Let's get one thing out of the way: Michael Frolik is a good hockey player and I for one am disappointed that he will not be playing for the Jets for the next several years.1 Like, he's even better than Drew Stafford. So that's a bummer. And in a likely close playoff race ahead, not having Frolik may just be the difference between a playoff berth or not.
But Frolik is now gone and some are suggesting that the Jets have "lost him for nothing" or otherwise wasted him as an asset. I'd agree with this, except, y'know... the Jets made the playoffs, thanks in part to Frolik's help. Making the playoffs and competing for the Stanley Cup has value (for me at least), so I'm pleased in general with the value we got out of Frolik. That's pretty much it but since my editor wants a higher word count I'll go into more detail below.
History, and a few details
The Jets traded for Michael Frolik in the summer of 2013 from the Chicago Blackhawks in exchange for a 3rd round pick (74th overall) and a 5th round pick (134th overall). Frolik, 25 at the time, would be under team control for two more seasons.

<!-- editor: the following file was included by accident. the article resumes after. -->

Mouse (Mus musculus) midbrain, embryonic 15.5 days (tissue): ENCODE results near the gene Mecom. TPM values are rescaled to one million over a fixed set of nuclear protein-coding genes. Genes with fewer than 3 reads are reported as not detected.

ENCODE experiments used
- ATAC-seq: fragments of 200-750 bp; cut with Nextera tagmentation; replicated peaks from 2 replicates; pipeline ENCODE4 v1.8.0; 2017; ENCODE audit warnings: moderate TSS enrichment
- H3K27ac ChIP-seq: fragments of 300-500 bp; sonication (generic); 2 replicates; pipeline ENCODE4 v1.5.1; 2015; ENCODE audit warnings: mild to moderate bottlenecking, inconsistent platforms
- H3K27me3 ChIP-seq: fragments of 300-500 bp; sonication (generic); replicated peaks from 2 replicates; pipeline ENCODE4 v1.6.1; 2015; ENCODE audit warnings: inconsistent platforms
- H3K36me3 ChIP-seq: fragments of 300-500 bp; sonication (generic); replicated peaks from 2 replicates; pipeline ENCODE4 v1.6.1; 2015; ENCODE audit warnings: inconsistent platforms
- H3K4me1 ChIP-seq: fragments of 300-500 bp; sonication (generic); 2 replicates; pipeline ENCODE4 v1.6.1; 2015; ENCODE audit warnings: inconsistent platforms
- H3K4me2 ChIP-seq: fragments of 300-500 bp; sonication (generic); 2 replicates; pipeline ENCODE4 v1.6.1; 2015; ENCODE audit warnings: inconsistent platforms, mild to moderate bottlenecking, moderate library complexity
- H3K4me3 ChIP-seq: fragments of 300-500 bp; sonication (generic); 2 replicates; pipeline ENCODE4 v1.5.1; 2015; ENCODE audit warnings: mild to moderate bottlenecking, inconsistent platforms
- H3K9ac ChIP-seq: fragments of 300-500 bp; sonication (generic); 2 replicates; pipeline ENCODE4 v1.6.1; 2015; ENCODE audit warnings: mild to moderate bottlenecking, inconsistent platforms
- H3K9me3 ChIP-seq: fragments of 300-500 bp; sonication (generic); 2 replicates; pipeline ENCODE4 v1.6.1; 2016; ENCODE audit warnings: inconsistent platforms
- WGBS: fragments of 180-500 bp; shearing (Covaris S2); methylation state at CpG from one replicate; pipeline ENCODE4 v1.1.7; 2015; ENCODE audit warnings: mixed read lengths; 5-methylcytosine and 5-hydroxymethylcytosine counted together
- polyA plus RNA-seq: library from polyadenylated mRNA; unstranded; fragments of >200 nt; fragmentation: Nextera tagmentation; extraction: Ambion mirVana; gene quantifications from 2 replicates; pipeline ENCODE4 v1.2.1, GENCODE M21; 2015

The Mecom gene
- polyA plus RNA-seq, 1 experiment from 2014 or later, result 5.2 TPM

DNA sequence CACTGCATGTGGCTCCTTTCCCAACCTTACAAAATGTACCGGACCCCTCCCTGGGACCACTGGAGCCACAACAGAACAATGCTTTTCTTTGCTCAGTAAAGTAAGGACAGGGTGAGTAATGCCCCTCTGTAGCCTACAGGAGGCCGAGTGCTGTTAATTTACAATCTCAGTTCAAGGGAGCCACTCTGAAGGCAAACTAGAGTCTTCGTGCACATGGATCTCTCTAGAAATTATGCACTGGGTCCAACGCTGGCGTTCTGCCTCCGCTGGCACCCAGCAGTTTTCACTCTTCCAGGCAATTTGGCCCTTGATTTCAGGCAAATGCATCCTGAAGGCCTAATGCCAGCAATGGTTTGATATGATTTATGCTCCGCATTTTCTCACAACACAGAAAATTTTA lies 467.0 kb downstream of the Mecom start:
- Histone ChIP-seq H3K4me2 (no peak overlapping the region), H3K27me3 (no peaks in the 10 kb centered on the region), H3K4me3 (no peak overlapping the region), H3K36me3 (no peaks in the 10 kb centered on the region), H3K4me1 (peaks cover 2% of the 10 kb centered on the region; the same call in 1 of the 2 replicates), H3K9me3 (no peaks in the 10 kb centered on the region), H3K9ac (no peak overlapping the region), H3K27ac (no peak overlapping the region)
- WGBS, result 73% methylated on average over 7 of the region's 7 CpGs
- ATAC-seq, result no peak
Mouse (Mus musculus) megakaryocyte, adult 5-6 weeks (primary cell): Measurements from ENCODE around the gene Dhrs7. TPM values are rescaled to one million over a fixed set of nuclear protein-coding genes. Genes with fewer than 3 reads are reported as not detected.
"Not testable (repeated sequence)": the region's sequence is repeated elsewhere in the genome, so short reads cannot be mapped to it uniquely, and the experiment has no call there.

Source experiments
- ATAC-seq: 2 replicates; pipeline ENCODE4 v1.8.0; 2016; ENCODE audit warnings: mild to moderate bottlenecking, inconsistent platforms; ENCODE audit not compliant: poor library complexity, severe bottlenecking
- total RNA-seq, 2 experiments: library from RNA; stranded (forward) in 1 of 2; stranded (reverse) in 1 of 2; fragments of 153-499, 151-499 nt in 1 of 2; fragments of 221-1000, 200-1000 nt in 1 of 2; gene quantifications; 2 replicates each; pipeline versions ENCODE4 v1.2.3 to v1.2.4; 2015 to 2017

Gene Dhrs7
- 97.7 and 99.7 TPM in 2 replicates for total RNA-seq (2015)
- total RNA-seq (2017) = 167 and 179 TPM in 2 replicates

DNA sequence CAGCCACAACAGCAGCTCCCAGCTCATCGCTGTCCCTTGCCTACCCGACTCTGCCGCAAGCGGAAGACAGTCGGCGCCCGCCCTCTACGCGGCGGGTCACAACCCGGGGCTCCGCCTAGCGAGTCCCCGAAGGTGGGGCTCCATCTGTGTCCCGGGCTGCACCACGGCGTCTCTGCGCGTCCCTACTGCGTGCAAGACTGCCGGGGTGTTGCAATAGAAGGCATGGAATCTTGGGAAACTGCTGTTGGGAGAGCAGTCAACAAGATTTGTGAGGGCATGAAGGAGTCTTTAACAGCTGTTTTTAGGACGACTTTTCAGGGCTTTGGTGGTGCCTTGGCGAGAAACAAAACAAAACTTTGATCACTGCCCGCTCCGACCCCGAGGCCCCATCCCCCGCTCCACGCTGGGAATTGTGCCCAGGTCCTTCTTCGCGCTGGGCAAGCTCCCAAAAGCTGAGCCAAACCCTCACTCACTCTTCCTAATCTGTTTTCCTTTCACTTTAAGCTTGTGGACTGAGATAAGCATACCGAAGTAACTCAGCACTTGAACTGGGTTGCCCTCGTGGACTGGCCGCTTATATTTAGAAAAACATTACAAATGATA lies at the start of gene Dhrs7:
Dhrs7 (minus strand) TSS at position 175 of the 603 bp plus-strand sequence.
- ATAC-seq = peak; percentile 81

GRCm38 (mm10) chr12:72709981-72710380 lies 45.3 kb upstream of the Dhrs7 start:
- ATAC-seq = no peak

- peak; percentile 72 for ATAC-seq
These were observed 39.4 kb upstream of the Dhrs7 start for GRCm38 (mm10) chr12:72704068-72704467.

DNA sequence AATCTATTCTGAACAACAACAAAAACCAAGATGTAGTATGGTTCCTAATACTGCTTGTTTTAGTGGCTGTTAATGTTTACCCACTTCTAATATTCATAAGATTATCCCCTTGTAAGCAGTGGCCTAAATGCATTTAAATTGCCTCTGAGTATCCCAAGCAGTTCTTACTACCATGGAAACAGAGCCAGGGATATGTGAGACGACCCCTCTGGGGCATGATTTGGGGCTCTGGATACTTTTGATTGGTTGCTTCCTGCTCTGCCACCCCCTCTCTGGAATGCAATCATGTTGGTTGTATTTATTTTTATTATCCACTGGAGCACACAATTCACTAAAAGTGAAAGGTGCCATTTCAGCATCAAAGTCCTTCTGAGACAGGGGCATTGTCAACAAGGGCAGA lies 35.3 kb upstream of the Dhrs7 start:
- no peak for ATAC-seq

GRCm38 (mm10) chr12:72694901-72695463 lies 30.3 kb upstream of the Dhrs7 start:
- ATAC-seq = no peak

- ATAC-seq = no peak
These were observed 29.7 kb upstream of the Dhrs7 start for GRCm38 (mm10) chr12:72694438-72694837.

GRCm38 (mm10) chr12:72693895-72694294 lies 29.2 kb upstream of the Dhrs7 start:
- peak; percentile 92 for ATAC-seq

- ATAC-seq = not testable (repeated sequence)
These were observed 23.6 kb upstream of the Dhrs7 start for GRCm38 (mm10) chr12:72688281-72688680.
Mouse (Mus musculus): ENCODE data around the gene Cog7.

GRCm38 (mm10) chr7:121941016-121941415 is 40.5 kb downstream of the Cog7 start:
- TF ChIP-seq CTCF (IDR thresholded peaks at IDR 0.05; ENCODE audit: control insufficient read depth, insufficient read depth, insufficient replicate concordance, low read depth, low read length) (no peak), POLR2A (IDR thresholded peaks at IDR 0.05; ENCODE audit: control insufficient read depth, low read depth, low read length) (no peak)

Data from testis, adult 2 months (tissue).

Frolik played well his first year, scoring 15 goals and 42 points with excellent underlying numbers. Unfortunately, the Jets finished last in the Central and 9th worst in the league. He received a pay raise as an RFA during the summer of 2014 but he and the Jets did not agree to a long-term deal.2 He would earn $3-million and enter the 2014-15 season as a pending unrestricted free agent. The consternation began.
Having failed to sign Frolik to a multi-year extension and knowing that asset management is critical to a successful NHL franchise, what should the Jets have done heading into the 2014-15 season? How about halfway through the season when still no deal had been reached?